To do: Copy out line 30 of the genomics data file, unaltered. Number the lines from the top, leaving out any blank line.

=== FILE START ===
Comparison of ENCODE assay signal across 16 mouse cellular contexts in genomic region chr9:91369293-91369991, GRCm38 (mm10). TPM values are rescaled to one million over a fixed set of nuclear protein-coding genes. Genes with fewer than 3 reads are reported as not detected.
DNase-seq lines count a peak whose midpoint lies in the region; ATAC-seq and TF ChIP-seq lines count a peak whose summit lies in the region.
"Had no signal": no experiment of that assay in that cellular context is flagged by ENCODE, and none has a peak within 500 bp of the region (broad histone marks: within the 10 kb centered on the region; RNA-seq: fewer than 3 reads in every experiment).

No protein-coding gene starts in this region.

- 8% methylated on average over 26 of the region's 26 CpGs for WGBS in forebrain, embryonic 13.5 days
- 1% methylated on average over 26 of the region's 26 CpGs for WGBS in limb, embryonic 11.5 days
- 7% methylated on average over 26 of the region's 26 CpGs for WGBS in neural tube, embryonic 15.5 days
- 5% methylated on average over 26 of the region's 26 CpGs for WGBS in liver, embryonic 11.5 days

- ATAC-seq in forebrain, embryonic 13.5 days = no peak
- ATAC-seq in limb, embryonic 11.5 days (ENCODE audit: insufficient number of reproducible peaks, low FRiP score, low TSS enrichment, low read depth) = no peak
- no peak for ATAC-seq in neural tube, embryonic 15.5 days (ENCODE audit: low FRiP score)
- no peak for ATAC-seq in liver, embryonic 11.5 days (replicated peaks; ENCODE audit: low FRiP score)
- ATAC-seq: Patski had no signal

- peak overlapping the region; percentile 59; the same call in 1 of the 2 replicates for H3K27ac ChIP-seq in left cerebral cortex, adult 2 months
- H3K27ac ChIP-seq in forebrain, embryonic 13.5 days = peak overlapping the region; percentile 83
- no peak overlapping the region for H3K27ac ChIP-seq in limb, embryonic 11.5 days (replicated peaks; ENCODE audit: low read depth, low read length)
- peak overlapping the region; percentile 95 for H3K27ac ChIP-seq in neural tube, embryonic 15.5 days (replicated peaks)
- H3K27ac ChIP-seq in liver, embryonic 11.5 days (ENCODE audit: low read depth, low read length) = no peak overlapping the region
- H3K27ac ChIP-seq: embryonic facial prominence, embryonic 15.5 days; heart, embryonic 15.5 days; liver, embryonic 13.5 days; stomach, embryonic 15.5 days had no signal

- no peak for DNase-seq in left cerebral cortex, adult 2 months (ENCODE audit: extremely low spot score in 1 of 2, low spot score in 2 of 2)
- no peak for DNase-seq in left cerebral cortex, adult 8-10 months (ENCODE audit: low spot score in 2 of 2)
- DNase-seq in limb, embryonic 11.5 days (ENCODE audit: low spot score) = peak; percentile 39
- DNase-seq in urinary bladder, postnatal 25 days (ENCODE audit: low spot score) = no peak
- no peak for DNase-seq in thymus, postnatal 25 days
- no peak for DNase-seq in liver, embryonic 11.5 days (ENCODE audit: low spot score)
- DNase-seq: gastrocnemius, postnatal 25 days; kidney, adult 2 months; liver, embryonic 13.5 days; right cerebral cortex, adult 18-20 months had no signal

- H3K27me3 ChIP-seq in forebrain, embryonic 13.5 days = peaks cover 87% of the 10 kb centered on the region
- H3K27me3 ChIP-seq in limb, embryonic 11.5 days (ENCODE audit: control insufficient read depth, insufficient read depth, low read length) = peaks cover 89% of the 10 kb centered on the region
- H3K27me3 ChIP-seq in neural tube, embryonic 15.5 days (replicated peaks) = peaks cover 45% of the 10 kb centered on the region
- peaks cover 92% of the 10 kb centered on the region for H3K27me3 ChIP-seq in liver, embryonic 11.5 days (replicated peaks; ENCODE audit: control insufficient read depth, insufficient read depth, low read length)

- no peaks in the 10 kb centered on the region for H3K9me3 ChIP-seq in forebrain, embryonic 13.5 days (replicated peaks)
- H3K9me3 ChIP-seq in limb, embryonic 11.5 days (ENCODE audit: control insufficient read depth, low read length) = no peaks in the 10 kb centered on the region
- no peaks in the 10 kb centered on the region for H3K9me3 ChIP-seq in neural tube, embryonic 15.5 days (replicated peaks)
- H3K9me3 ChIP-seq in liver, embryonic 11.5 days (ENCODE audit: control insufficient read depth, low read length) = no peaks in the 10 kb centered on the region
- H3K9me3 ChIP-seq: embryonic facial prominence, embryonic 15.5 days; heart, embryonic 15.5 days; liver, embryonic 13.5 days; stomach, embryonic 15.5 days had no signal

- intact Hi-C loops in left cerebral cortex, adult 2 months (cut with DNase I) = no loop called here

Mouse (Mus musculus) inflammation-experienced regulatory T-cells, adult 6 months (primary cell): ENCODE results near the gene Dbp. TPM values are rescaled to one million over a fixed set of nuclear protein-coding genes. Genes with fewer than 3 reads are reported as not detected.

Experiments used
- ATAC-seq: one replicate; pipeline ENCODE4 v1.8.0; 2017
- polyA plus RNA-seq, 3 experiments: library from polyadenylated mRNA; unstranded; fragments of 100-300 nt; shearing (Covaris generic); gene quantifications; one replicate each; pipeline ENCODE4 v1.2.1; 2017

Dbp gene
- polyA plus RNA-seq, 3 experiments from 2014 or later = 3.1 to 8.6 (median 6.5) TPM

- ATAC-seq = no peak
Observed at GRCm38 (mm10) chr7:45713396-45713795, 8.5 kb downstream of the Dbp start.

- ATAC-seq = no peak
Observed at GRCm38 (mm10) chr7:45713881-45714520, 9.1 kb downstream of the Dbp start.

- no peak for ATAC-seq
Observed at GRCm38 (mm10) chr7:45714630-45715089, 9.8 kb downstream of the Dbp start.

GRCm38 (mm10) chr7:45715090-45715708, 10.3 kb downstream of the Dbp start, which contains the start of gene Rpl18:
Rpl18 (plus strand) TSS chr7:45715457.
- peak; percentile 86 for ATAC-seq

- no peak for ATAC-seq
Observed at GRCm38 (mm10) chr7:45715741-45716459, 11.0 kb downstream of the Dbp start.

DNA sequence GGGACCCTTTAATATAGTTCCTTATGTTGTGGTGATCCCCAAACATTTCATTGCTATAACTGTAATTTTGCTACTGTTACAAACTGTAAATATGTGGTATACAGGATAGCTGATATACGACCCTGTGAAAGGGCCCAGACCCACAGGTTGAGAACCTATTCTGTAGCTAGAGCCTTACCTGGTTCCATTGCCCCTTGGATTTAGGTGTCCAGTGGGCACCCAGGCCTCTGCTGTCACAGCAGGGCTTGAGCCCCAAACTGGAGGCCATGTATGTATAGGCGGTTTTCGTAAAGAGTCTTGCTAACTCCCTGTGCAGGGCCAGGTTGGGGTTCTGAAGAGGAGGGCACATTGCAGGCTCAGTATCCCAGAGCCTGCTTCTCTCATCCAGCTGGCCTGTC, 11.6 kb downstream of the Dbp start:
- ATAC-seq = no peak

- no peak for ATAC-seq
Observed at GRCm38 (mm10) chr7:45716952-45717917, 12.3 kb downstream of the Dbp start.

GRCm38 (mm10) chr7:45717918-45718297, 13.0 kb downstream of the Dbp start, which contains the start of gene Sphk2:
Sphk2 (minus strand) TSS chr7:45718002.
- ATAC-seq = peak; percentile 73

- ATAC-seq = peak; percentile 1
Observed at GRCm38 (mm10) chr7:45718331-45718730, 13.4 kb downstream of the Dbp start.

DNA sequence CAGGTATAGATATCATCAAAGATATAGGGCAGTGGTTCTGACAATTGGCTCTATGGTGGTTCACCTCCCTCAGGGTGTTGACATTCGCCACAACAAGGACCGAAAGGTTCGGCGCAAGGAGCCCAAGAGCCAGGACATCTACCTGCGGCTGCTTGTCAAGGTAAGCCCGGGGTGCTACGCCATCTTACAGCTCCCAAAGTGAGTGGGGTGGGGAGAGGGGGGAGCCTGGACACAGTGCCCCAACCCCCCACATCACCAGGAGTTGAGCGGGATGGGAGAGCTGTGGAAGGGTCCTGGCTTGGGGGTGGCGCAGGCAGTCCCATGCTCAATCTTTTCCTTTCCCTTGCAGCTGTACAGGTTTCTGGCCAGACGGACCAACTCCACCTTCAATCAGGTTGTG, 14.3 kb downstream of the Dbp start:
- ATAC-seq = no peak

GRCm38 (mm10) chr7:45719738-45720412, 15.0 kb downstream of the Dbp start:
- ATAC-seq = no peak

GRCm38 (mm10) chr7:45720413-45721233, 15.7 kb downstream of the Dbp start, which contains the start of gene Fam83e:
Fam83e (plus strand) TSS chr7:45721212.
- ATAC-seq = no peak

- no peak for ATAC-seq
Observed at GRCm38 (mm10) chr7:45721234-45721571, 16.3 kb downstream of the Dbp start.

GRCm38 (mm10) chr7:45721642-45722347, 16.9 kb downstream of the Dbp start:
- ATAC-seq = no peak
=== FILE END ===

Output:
- peaks cover 92% of the 10 kb centered on the region for H3K27me3 ChIP-seq in liver, embryonic 11.5 days (replicated peaks; ENCODE audit: control insufficient read depth, insufficient read depth, low read length)